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NLSC Podcast #461: NBA 2K24 Gameplay Wishlist

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From courtside of the virtual hardwood, it’s Episode #461 of the NLSC Podcast!

Wishlist season is upon us once again, so we’re talking about the gameplay improvements that both we and the community want to see in NBA 2K24. It would appear that many of us are on the same page as far as what we want to see this year! Meanwhile, a Parsec session saw us resume our Road Trip in NBA Jam: On Fire Edition, and have some fun with Hoops for NES. A recent YouTube comment regarding NBA Live 99 also inspires us to discuss the importance of context when evaluating graphics in classic basketball video games. In this week’s mailbag, we’re quizzing the community on the top three-point shooters in NBA Live 06.

To get involved with the mailbag or to provide any feedback on the show, hit us up in the comments, reach out on social media, or post here in the NLSC Forum! For more information on the NLSC Podcast including episode guides, check out this page in our Wiki. You can also find the show on our YouTube channel, along with the rest of our video content. As always, thanks for tuning in, and go get buckets!

Monday Tip-Off: How Many Patches Is Too Many?

Monday Tip-Off: How Many Patches Is Too Many?

We’re at midcourt, and the ball is about to go up…it’s Monday Tip-Off! Join me as I begin the week here at the NLSC with my opinions and commentary on basketball gaming topics, as well as tales of the fun I’ve been having on the virtual hardwood. This week, I’m tipping things off with a few thoughts on the amount of patches that modern basketball video games – primarily NBA 2K – tend to receive.

One of the interesting changes within the basketball gaming community is the general reaction to official patches. In the early days of the genre, when patches were only available for the PC releases, we were usually excited and grateful to get them. This of course can be ascribed to their rarity. It often took petitions and prompting from the community to get those title updates, usually accompanied by a laundry list of bugs and other issues. Even so, not every NBA Live, or other PC release for that matter, would receive an official patch.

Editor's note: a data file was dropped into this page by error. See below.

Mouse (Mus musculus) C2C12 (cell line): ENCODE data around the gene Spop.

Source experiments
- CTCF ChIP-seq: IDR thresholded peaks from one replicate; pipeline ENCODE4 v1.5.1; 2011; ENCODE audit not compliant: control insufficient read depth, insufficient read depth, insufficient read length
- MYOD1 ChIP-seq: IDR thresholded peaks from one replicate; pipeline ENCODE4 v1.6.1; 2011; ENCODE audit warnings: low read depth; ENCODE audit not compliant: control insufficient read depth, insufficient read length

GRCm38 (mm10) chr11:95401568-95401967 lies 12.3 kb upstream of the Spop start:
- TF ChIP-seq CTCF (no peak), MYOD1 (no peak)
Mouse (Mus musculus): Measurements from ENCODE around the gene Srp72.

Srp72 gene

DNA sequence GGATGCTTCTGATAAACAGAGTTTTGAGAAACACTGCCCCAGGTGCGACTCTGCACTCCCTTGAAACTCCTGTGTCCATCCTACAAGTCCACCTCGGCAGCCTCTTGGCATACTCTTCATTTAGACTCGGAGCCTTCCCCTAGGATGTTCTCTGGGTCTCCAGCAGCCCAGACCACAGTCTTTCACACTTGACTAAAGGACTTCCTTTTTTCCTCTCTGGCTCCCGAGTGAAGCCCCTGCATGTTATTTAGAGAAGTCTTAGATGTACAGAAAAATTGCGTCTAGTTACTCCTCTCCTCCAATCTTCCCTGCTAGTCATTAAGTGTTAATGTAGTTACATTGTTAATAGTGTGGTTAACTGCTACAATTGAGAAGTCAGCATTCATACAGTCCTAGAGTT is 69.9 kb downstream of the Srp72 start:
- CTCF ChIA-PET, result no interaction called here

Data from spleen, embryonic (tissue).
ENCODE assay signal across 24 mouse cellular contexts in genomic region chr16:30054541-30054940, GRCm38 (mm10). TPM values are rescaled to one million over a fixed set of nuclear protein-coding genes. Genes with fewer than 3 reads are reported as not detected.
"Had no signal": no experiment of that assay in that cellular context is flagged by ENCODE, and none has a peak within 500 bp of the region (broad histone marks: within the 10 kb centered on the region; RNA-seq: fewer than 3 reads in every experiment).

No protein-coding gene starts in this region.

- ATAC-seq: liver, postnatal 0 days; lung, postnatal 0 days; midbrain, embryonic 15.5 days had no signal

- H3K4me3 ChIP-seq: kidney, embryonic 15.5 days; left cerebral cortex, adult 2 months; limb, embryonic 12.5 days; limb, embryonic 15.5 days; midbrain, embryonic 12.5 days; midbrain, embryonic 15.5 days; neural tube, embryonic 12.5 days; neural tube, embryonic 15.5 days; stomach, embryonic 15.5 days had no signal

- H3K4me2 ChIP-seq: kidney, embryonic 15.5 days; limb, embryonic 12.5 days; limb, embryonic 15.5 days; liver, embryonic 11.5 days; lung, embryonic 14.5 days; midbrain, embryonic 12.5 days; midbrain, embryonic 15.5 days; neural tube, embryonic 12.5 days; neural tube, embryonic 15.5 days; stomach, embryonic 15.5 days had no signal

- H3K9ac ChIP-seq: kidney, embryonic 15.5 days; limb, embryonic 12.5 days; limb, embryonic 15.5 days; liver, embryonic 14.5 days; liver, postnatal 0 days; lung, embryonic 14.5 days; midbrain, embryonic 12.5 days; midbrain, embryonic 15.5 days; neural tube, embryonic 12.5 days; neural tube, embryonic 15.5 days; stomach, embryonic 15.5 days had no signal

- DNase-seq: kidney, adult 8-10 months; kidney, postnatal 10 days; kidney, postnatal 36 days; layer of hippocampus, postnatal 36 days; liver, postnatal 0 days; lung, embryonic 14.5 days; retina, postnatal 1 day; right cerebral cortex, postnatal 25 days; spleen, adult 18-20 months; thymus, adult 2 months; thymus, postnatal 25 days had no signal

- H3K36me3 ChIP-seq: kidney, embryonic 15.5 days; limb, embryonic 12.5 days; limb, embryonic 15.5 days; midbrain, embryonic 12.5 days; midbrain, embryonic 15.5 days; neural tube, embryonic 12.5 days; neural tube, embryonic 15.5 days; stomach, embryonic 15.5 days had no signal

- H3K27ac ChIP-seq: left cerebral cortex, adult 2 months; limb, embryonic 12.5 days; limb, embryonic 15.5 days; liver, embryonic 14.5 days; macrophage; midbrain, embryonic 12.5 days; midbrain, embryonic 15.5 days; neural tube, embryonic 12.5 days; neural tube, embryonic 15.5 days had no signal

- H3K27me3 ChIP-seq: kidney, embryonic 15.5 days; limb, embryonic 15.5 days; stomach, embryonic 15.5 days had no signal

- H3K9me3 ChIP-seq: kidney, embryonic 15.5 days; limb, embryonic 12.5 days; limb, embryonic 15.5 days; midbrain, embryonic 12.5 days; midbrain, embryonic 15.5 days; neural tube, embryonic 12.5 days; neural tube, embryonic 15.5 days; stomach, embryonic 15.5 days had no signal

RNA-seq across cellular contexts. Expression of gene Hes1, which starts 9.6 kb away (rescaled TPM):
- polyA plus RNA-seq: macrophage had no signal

While we’re still glad to see official patches and desire the fixes they potentially bring, it’s fair to say that there’s more cynicism and wariness surrounding those updates. It’s not unheard of for patches to break the game, either by introducing a new bug, or by making an undesirable change to the gameplay. It’s raised the question as to how many patches per year are ideal. Between their size on console and the possibility of unwanted changes, too many patches can potentially lead to inconsistent quality and cumbersome downloads. On the other hand, too few title updates can leave several issues unresolved. With that in mind, what is the ideal number of patches to receive?

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NLSC Podcast #444: Further NBA 2K23 Impressions & Gatekeeping Nonsense

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From courtside of the virtual hardwood, it’s Episode #444 of the NLSC Podcast!

After a full week with NBA 2K23, what are our thoughts on both versions of the game? We’ve got further impressions to share – both positive and negative – about gameplay, MyNBA Eras, and MyTEAM. One of us headed to The Rec to check out the state of the online scene, and in what may come as a surprising development, we could be seeing the return of NLSC THRILLHO! The addition of Semi-Pro difficulty leads to a discussion of preferred settings, and their impact on first impressions. We also reflect on the interesting use of Legends in NBA ShootOut 2004, and respond to a particularly nasty and condescending Tweet about playing video games as an adult. In this week’s mailbag, our listeners share their thoughts on NBA 2K23 so far.

To get involved with the mailbag or to provide any feedback on the show, hit us up in the comments, reach out on social media, or post here in the NLSC Forum! For more information on the NLSC Podcast including episode guides, check out this page in our Wiki. You can also find the show on our YouTube channel, along with the rest of our video content. As always, thanks for tuning in, and go get buckets!

The Friday Five: 5 Gameplay Mechanics You May Have Forgotten

The Friday Five: 5 Gameplay Mechanics You May Have Forgotten

Welcome to another edition of The Friday Five! Every Friday I cover a topic related to basketball gaming, either as a list of five items, or a Top 5 countdown. The topics for these lists and countdowns include everything from fun facts and recollections to commentary and critique. This week’s Five is a list of five gameplay mechanics that you may have forgotten, or not ever been aware of.